• http://www.aweber.com/blog Hunter Boyle

    Excellent list of tips, Joe. Very helpful, especially the top three and 14.

    Two more tips I’d recommend:
    1. Interact with your audience throughout. Ask them questions, such as how many people are doing X, or have they tried Y and how did it work. This makes sessions more of a shared experience, and it helps to emphasize that people aren’t alone in what they’re doing (or not doing), so there’s also a social proof element.

    2. Always read your post-session feedback — and take it to heart. I’ve found plenty of things to work on from attendee survey responses. These will help you continually improve and reinforce the progress you’re making as you see the ratings change.

    Have a great weekend!

    • http://blog.junta42.com Joe Pulizzi

      Excellent additions Hunter! Thanks

  • http://www.theperfectmeeting.com John Nawn

    nice list, joe.

    for those folks interested in learning a more visual style of presenting, here are some resources:

    www [.] presentationzen [.] com
    www [.] duarte [.] com

    prezi is indeed a good storytelling tool, but takes some time to do well
    www [.] prezi [.] com

    i’m also a big fan of mixing up your presentation format, which works for some content but not all:

    www [.] pecha-kucha [.] org (20 slides for 20 seconds per slide)
    www [.] igniteshow [.] com (a pecha-kucha on steroids; 15 seconds per slide)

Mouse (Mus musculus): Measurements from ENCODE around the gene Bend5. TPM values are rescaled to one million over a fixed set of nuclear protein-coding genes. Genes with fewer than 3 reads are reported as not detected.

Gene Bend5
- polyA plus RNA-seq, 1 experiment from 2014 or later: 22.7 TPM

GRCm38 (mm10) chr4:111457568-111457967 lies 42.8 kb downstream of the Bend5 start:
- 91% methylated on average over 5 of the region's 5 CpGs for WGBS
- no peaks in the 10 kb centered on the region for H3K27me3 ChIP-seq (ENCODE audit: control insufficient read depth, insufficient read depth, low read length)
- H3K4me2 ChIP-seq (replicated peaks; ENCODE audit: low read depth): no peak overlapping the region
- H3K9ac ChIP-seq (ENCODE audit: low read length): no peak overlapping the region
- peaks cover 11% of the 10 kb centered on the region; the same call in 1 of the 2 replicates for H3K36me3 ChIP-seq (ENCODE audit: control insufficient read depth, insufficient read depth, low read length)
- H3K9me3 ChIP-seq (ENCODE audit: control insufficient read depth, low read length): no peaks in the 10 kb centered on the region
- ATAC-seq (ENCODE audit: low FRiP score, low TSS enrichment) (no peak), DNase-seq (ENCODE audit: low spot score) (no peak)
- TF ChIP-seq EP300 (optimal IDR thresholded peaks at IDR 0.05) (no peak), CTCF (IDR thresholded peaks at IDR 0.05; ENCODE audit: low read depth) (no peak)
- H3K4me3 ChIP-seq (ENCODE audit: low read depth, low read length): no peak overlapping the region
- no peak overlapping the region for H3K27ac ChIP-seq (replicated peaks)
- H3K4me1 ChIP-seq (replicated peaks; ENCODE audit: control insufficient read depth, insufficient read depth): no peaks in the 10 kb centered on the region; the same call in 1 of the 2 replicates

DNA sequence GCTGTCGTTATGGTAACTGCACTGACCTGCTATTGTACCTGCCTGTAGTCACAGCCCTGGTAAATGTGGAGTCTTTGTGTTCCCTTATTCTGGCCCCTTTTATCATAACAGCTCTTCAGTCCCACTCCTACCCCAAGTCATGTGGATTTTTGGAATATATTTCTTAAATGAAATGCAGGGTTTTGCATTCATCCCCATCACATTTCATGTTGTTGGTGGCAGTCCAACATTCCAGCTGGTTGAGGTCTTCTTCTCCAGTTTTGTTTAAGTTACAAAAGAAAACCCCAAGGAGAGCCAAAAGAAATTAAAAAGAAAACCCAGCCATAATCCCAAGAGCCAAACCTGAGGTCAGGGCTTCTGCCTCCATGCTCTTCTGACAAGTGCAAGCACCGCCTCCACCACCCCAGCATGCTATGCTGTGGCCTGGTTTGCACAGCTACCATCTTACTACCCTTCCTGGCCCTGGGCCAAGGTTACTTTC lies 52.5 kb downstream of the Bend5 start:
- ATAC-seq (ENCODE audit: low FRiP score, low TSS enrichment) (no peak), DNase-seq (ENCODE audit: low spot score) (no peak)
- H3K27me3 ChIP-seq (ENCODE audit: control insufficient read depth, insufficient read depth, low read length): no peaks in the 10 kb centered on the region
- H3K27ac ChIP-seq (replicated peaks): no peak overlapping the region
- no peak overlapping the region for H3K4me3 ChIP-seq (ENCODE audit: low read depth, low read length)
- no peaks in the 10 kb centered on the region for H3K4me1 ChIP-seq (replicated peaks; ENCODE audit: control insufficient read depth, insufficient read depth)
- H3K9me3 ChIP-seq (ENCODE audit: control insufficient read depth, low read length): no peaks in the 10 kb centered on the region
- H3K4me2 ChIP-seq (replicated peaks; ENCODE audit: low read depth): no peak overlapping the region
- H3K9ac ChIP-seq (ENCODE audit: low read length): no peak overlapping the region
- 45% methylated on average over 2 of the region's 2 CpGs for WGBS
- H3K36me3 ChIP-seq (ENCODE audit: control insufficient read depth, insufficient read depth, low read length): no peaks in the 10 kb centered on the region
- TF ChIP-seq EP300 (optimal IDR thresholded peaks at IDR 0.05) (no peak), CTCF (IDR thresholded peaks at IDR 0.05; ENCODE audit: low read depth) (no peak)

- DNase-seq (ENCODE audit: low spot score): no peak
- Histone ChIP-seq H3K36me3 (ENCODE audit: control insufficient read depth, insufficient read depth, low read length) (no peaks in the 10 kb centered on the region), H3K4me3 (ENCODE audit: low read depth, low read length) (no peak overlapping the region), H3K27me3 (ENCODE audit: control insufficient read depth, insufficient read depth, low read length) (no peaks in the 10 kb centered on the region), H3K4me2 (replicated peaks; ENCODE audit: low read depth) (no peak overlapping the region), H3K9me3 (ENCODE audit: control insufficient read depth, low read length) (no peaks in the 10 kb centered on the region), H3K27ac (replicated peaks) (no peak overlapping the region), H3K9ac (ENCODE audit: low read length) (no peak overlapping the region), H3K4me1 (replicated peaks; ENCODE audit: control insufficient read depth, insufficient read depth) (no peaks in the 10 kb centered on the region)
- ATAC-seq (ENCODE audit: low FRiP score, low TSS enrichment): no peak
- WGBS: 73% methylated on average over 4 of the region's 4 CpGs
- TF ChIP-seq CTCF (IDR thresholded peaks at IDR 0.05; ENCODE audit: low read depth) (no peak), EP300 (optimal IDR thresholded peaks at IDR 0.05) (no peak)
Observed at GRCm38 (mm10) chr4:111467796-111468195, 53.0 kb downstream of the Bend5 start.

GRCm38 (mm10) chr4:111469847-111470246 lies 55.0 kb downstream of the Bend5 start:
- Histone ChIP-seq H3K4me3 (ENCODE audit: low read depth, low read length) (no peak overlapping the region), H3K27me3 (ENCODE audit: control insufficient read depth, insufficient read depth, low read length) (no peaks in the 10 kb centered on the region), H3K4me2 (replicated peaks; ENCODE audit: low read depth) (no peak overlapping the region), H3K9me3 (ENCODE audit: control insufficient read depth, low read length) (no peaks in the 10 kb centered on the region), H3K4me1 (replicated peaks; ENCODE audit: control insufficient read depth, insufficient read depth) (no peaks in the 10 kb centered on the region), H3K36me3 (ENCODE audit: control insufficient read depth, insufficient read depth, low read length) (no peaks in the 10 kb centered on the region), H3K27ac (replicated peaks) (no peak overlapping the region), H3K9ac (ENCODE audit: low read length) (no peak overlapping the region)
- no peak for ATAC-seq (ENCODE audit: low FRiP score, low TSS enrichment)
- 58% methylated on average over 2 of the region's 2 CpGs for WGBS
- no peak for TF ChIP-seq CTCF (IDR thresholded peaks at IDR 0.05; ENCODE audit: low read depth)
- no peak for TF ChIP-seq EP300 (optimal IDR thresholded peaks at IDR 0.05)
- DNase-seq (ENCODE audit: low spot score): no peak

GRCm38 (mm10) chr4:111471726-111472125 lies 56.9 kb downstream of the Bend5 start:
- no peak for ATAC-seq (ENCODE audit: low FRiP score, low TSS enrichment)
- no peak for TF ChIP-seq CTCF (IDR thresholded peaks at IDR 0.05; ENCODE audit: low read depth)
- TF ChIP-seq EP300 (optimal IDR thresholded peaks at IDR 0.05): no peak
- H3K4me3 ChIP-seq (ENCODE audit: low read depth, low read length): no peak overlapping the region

www [.] themoth [.] org (STORYSlams!)

    each of these groups host local events so you can experience these formats for yourself.

    enjoy.

    • http://blog.junta42.com Joe Pulizzi

      Awesome resources John. Thanks!

    • http://www.admarco.net rmarkgibson

      Just attended Nancy Duarte’s Resonate Workshop yesterday. Excellent for anyone interested in becoming a master presenter….its about the story…not the bells and whistles

  • http://www.collegegrantsandscholarships.org/ Donny Gamble

    I listen to a lot of speakers in my day and I hate the fact that the speaker never smiles throughout their presentation. This shows me that they are not truly enjoying what they do or talking about.

  • http://wiredprworks.com Barbara Rozgonyi

    Hi Joe:

    Congrats on all the speaking opportunities! Thanks for sharing these tips. Here are a few that work for me.

    So that people can focus on the presentation, and not have to take too many notes, I give out a link to a presentation guide.

    When one of my sessions was standing room only, I presented the workshop again via a webinar for attendees who couldn’t fit into the room.

    Adding in my photography gives me a cue for stories and illustrates concepts for the audience. Travel scenes and social media group photos work especially well.

    Barbara
    @wiredprworks

    • http://blog.junta42.com Joe Pulizzi

      Great stuff Barbara. Thanks

  • http://jeffkorhan.com Jeff Korhan

    My top tip is to have an opening where you jump right in – typically with a story. This honors the attention of the audience. Too many speakers (especially on webinars) waste time honoring themselves, warming up, etc.

    It’s much like the opening scene of a film – well prepared and designed to engage the audience with what will follow. 

    It always works because the audience is always ready. 

  • http://twitter.com/bryceroth Bryce Roth

    Joe:

    This is an awesome list! Thanks so much for sharing.  I will definitely have to assess my upcoming presentations and make sure I take all of the above into account.  Hope you’re well!

    -Bryce

    @bryceroth:twitter 

  • http://www.facebook.com/lamar.morgan Lamar Morgan